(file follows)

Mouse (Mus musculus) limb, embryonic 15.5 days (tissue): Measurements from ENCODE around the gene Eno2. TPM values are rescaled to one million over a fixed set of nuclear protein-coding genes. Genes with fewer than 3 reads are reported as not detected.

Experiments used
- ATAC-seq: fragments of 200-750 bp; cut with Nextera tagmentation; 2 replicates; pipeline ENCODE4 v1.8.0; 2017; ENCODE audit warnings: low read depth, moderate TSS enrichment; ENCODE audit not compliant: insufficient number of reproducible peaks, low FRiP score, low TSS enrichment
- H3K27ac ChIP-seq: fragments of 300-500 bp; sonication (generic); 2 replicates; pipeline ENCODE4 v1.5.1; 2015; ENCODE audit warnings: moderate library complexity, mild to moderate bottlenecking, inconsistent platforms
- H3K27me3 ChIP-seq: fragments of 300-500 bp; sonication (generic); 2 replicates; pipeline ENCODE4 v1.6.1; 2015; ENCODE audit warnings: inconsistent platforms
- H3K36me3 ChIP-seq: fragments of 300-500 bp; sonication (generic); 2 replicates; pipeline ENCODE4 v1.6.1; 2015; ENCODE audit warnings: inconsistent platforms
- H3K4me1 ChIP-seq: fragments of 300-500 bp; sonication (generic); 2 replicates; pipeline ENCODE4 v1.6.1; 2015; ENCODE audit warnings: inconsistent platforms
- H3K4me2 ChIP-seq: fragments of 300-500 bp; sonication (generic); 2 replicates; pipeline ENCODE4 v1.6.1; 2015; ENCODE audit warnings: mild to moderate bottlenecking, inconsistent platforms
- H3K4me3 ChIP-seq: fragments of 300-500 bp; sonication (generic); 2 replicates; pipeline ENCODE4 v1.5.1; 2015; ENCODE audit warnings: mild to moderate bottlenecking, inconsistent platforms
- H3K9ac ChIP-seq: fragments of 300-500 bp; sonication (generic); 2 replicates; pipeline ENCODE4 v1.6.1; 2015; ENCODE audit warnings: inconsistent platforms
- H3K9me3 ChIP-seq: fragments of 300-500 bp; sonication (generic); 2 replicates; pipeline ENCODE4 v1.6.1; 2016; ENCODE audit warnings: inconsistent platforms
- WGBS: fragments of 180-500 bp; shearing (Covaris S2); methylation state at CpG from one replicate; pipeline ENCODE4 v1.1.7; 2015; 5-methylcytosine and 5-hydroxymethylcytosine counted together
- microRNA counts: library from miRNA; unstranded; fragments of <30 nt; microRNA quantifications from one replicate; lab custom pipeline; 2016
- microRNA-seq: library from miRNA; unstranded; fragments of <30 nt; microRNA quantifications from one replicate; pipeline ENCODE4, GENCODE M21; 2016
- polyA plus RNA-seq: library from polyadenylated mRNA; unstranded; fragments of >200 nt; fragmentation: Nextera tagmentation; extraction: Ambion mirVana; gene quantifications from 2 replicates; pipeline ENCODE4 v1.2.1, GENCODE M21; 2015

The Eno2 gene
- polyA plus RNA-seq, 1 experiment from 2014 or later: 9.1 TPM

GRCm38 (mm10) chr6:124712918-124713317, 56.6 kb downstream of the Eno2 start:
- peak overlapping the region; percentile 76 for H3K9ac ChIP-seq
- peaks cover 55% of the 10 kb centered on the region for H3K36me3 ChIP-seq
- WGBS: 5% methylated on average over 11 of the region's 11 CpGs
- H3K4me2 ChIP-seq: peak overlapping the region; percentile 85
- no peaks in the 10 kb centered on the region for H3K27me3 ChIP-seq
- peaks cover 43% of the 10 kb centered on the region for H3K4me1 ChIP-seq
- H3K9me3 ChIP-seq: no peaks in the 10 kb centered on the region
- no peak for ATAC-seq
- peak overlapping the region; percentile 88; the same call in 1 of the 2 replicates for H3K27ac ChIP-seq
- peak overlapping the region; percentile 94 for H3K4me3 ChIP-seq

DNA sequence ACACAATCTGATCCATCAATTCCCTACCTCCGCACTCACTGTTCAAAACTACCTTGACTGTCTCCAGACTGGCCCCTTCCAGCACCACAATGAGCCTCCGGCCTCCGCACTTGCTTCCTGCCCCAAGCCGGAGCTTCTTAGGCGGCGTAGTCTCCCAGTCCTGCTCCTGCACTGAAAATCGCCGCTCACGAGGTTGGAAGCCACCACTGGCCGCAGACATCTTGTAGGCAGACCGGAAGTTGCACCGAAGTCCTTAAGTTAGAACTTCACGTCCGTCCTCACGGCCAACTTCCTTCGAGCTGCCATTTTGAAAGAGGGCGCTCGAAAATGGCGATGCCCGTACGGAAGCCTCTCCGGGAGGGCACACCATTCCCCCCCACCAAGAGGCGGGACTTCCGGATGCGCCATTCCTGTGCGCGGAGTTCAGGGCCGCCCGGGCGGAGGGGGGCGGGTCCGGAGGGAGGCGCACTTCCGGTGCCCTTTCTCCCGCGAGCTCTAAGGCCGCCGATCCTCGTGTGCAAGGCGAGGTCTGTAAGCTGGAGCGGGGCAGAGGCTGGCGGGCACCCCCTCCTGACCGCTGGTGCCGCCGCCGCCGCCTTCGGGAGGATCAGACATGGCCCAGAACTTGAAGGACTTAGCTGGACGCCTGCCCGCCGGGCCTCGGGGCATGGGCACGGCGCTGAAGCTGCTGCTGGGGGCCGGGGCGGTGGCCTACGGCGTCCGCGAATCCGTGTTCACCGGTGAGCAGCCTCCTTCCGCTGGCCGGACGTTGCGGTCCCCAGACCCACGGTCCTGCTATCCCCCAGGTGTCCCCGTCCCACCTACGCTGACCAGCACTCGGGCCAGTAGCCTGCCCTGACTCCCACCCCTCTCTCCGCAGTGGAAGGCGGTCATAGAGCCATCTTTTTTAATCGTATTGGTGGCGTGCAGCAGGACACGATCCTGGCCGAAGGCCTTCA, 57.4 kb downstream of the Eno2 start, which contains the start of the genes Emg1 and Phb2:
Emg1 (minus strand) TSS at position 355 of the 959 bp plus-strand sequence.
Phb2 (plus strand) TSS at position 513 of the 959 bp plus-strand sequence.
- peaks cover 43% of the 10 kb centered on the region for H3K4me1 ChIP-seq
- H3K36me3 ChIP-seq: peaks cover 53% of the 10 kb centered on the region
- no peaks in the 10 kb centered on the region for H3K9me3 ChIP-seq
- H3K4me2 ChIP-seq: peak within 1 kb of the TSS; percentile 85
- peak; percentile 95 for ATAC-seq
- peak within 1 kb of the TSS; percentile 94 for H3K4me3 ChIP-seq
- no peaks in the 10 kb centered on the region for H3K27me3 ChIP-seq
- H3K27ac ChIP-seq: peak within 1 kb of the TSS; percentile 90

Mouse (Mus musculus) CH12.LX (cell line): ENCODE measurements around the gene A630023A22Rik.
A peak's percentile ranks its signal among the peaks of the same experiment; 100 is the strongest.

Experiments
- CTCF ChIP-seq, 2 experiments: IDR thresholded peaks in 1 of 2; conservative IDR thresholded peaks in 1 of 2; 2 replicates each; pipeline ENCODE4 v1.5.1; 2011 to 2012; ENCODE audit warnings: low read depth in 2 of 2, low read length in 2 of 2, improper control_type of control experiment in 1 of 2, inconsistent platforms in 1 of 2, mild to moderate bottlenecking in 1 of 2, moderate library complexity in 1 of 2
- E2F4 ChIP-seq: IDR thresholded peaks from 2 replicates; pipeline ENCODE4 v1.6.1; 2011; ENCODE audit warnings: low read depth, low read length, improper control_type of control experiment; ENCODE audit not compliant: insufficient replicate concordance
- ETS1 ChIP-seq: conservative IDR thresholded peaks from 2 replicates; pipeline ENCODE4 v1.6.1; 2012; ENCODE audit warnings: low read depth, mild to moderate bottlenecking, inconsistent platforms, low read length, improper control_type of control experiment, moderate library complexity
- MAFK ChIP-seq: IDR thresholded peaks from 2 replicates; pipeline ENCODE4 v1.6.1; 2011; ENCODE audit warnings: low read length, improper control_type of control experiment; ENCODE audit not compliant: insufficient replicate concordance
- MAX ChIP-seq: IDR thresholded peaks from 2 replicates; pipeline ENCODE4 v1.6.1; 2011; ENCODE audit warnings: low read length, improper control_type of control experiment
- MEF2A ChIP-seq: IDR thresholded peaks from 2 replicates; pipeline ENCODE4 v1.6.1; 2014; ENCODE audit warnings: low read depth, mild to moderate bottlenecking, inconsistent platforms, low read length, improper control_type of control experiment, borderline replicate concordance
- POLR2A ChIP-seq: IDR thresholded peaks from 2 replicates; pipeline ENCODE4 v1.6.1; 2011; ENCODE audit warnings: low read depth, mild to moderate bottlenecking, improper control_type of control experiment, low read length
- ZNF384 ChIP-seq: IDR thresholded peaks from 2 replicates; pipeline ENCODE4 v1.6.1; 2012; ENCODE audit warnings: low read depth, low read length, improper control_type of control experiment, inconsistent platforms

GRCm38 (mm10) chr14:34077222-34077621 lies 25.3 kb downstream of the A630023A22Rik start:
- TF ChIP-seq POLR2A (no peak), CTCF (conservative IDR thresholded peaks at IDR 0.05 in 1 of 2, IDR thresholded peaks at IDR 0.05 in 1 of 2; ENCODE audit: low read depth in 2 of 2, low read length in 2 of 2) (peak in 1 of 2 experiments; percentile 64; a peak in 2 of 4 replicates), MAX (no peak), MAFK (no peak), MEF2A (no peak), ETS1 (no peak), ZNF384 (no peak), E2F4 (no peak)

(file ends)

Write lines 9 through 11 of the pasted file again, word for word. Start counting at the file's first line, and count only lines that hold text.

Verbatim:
- H3K4me3 ChIP-seq: fragments of 300-500 bp; sonication (generic); 2 replicates; pipeline ENCODE4 v1.5.1; 2015; ENCODE audit warnings: mild to moderate bottlenecking, inconsistent platforms
- H3K9ac ChIP-seq: fragments of 300-500 bp; sonication (generic); 2 replicates; pipeline ENCODE4 v1.6.1; 2015; ENCODE audit warnings: inconsistent platforms
- H3K9me3 ChIP-seq: fragments of 300-500 bp; sonication (generic); 2 replicates; pipeline ENCODE4 v1.6.1; 2016; ENCODE audit warnings: inconsistent platforms